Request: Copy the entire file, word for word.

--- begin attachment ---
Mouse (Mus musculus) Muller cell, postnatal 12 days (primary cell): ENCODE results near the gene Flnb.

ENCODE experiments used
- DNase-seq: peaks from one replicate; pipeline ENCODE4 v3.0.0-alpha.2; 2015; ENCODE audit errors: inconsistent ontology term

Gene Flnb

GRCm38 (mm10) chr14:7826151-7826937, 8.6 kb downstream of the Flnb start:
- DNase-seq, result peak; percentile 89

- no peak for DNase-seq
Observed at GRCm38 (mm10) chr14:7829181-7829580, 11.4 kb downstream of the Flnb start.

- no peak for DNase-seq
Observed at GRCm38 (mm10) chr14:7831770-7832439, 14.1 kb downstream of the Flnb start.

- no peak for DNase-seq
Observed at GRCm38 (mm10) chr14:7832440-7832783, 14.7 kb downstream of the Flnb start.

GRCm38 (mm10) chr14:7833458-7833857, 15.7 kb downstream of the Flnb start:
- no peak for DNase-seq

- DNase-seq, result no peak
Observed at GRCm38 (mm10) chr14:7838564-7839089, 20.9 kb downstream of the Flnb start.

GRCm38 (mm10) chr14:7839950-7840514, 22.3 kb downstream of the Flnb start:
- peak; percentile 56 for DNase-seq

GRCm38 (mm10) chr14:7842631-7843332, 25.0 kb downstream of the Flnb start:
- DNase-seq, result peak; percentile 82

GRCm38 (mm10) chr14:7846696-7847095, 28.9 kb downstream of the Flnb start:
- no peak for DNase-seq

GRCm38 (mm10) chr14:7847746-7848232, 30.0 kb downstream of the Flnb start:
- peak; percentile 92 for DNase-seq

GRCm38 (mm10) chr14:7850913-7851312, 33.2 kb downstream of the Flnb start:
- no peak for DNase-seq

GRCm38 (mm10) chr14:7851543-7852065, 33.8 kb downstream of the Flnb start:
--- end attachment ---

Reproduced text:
Mouse (Mus musculus) Muller cell, postnatal 12 days (primary cell): ENCODE results near the gene Flnb.

ENCODE experiments used
- DNase-seq: peaks from one replicate; pipeline ENCODE4 v3.0.0-alpha.2; 2015; ENCODE audit errors: inconsistent ontology term

Gene Flnb

GRCm38 (mm10) chr14:7826151-7826937, 8.6 kb downstream of the Flnb start:
- DNase-seq, result peak; percentile 89

- no peak for DNase-seq
Observed at GRCm38 (mm10) chr14:7829181-7829580, 11.4 kb downstream of the Flnb start.

- no peak for DNase-seq
Observed at GRCm38 (mm10) chr14:7831770-7832439, 14.1 kb downstream of the Flnb start.

- no peak for DNase-seq
Observed at GRCm38 (mm10) chr14:7832440-7832783, 14.7 kb downstream of the Flnb start.

GRCm38 (mm10) chr14:7833458-7833857, 15.7 kb downstream of the Flnb start:
- no peak for DNase-seq

- DNase-seq, result no peak
Observed at GRCm38 (mm10) chr14:7838564-7839089, 20.9 kb downstream of the Flnb start.

GRCm38 (mm10) chr14:7839950-7840514, 22.3 kb downstream of the Flnb start:
- peak; percentile 56 for DNase-seq

GRCm38 (mm10) chr14:7842631-7843332, 25.0 kb downstream of the Flnb start:
- DNase-seq, result peak; percentile 82

GRCm38 (mm10) chr14:7846696-7847095, 28.9 kb downstream of the Flnb start:
- no peak for DNase-seq

GRCm38 (mm10) chr14:7847746-7848232, 30.0 kb downstream of the Flnb start:
- peak; percentile 92 for DNase-seq

GRCm38 (mm10) chr14:7850913-7851312, 33.2 kb downstream of the Flnb start:
- no peak for DNase-seq

GRCm38 (mm10) chr14:7851543-7852065, 33.8 kb downstream of the Flnb start: